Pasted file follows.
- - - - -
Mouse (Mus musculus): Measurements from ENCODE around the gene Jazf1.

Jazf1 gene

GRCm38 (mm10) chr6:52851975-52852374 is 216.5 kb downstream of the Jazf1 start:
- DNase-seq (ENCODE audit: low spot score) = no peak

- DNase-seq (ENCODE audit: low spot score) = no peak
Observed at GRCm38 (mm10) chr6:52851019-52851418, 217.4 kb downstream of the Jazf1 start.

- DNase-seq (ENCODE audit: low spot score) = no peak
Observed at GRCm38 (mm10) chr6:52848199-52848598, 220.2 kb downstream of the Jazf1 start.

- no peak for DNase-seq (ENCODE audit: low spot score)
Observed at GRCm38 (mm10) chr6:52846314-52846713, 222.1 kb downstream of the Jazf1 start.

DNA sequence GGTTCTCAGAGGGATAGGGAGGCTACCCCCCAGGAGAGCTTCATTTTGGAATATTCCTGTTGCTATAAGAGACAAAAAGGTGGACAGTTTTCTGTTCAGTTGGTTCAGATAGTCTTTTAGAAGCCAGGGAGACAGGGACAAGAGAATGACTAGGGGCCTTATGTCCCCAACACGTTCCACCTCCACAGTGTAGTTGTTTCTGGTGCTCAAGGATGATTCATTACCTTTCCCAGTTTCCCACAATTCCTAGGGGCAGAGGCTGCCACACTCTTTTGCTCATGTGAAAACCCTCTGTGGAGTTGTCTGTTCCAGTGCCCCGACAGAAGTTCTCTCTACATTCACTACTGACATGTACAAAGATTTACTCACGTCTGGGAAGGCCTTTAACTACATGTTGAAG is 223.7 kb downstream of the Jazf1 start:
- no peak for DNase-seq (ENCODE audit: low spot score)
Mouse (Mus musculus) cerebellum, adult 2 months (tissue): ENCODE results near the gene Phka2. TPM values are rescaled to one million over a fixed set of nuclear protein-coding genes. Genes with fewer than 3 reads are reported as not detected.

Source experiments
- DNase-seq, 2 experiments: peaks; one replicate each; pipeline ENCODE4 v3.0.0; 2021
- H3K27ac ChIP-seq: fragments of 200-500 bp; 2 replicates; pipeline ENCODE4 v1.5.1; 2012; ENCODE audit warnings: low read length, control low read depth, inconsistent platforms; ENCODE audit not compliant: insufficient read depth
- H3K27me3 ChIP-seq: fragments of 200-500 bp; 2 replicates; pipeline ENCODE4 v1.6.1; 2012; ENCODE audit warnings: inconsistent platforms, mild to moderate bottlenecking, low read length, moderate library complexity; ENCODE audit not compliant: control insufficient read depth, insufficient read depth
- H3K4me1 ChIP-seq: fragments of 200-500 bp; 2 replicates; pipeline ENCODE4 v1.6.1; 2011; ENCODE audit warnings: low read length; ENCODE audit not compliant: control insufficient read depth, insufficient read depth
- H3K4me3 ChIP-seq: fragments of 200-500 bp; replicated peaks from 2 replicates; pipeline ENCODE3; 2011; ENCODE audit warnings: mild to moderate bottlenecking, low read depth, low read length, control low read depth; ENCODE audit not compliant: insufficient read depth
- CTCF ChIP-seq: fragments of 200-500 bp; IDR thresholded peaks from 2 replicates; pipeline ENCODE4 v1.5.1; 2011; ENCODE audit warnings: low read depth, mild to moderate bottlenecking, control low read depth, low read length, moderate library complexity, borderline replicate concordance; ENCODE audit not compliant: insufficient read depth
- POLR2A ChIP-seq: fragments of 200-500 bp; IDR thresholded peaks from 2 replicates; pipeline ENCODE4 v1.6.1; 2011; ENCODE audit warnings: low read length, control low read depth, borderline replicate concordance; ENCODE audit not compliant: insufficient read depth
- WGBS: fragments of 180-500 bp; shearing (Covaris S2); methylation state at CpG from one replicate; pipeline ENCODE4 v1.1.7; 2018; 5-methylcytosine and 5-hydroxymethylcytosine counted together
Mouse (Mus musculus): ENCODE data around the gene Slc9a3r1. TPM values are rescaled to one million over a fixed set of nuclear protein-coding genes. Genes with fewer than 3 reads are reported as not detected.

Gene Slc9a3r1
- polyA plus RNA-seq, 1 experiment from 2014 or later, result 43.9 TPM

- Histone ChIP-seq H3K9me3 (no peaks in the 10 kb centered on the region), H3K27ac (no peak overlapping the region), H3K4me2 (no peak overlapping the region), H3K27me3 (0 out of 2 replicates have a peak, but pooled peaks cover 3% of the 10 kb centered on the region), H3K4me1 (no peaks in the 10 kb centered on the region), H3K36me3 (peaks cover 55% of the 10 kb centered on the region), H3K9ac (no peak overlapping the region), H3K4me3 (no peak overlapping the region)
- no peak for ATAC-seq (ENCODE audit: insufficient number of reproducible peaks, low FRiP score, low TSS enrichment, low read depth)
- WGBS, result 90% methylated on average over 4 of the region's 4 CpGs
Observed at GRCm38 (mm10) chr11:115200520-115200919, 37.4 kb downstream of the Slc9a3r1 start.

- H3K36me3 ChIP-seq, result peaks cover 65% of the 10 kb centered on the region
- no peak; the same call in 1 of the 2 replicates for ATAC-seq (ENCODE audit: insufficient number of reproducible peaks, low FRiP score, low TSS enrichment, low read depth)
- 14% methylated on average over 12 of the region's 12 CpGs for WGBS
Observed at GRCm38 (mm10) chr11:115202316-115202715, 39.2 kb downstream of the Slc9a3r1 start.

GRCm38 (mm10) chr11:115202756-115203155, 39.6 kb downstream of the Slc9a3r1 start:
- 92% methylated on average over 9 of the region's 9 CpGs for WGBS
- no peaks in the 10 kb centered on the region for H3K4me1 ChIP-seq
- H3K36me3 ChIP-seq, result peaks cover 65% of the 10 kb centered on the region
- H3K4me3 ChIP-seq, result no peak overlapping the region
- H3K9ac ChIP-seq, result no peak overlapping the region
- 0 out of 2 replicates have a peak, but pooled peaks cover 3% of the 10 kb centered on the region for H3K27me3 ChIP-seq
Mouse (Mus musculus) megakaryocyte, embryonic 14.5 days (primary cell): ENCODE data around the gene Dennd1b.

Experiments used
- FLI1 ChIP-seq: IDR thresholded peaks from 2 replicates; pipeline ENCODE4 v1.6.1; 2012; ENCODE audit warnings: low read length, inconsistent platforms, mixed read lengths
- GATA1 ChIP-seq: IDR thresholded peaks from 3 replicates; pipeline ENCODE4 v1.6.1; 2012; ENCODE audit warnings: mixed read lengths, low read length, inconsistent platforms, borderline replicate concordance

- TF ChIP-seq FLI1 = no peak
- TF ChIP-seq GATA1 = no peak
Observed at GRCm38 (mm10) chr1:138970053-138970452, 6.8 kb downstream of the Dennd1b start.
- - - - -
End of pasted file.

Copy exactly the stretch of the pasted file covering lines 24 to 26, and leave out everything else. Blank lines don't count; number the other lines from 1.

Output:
Gene Slc9a3r1
- polyA plus RNA-seq, 1 experiment from 2014 or later, result 43.9 TPM

- Histone ChIP-seq H3K9me3 (no peaks in the 10 kb centered on the region), H3K27ac (no peak overlapping the region), H3K4me2 (no peak overlapping the region), H3K27me3 (0 out of 2 replicates have a peak, but pooled peaks cover 3% of the 10 kb centered on the region), H3K4me1 (no peaks in the 10 kb centered on the region), H3K36me3 (peaks cover 55% of the 10 kb centered on the region), H3K9ac (no peak overlapping the region), H3K4me3 (no peak overlapping the region)